Editor’s Note: Dr. Schloss, the medical director of cardiac electrophysiology at Christ Hospital in Cincinnati, OH, originally submitted the following post as a comment on my previous post in which I compared HCA to Barclays and JP Morgan. I’d be very eager to hear responses from other physicians about this subject.
Is It The Right Time To Introduce Real Supervision Into Medical Practice?
by Dr. Edward J. Schloss
One thing hospitals and banks have in common is that the quality of their work is obscure and not easily measured by the consumer. Systematic abuses can go undetected without direct supervision and public reporting.
At least a banker’s work is directly supervised by their peers. In a hospital, there is no direct supervision on the actions of the doctors. It is quite easy to work alongside another doctor for years without really knowing how good or bad they are. Current quality measures are easily gamed and do not really measure what they are intended to measure. Any practicing physician will tell you that.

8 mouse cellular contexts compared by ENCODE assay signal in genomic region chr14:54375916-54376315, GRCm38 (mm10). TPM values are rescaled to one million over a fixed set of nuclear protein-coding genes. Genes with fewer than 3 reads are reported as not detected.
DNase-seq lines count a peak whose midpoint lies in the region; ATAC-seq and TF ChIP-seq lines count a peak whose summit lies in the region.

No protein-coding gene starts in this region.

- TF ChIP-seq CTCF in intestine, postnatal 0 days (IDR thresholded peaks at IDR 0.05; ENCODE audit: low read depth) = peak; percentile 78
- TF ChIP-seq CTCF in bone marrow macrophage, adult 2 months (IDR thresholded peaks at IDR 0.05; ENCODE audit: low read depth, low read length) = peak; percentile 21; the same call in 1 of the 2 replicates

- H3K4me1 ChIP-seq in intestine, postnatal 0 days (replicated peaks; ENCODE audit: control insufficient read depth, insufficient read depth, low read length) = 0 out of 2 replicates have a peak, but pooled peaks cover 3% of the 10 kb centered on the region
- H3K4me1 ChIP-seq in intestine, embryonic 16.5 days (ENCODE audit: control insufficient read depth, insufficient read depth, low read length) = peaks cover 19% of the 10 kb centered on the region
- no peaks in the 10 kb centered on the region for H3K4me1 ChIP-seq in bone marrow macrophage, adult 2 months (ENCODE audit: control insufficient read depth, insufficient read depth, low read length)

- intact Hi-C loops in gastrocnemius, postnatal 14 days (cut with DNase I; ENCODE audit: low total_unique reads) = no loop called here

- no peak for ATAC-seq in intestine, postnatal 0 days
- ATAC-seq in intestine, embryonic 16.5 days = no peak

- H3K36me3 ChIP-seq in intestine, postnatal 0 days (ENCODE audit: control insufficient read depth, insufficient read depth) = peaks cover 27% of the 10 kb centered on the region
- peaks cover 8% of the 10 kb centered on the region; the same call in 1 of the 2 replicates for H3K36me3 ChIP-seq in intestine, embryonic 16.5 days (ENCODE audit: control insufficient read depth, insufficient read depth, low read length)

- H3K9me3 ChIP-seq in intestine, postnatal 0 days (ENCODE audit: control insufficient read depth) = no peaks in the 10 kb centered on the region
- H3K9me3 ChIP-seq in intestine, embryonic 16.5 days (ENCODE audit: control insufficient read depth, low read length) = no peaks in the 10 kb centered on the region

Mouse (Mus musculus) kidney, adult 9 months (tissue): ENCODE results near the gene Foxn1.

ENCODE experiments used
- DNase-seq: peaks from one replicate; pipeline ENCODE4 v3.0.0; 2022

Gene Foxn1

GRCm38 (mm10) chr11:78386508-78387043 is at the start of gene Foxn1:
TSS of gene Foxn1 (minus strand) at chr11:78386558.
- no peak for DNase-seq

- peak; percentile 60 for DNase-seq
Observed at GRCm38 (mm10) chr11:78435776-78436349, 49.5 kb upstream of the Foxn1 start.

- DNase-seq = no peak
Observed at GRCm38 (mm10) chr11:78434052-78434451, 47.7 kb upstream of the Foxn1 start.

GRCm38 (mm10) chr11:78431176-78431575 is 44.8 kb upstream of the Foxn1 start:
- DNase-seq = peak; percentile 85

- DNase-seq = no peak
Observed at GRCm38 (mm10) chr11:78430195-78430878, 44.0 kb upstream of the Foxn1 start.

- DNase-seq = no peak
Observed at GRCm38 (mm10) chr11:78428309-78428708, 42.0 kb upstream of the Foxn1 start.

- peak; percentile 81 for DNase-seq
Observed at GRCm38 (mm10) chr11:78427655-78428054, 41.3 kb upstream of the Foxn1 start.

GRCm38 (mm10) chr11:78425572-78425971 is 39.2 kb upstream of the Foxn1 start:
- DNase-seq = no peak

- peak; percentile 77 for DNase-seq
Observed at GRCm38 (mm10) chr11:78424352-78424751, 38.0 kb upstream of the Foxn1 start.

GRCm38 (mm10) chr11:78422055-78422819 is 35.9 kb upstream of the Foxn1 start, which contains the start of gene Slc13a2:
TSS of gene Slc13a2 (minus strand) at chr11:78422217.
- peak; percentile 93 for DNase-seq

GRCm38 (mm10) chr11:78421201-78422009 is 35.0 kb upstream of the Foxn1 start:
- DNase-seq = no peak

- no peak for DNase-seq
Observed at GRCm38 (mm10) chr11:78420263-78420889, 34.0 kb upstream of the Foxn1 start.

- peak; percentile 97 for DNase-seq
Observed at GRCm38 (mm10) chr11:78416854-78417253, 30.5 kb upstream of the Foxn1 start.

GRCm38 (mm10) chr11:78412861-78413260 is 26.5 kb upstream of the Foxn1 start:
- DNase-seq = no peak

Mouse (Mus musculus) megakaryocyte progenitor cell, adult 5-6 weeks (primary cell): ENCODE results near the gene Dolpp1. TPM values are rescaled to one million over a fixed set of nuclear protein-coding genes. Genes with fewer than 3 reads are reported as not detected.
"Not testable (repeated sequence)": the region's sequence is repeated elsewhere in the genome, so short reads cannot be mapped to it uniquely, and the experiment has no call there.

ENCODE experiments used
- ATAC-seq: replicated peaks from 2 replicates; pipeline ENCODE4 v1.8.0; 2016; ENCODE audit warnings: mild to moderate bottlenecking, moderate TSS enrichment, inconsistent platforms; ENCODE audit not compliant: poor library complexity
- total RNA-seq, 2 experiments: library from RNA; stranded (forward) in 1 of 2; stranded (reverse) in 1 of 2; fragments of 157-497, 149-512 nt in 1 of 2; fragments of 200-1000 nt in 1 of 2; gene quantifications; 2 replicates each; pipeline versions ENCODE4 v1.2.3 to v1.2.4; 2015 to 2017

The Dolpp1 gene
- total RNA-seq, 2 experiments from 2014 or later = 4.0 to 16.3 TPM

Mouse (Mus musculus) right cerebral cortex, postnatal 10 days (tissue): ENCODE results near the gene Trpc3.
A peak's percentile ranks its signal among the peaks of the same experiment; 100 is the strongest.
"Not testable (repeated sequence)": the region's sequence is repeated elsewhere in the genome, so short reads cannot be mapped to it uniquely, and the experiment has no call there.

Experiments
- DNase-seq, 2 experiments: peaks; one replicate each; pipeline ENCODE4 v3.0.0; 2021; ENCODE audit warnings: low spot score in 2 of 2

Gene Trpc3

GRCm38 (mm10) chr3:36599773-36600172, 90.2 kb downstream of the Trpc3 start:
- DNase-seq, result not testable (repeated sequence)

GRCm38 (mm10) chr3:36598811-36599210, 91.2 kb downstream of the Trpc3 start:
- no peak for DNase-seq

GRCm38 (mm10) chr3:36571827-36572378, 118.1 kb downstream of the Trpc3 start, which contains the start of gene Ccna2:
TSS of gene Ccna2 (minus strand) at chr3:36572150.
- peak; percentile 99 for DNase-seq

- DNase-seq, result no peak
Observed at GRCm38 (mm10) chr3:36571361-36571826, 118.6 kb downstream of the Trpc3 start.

Because our patients are not able to evaluate the quality of their care and external quality metrics are so poor, I wonder if the time might be right to introduce real supervision into medical practice. In his excellent piece in the New Yorker this week, Atul Gawande spends some time discussing ICU doctor supervision via the electronic ICU system. It may be time to extend this type of “check and balance” system into more clinical arenas. Imagine a physician supervisor making rounds into cath labs and ORs, reviewing charts and interviewing MDs. This sort of thing would likely be resisted by many doctors, but would be a better way to pick up outliers than computerized checklists.
Now that most doctors are employees of hospital systems, it would be feasible to set up such a supervision system (assuming federal privacy rules don’t get in the way).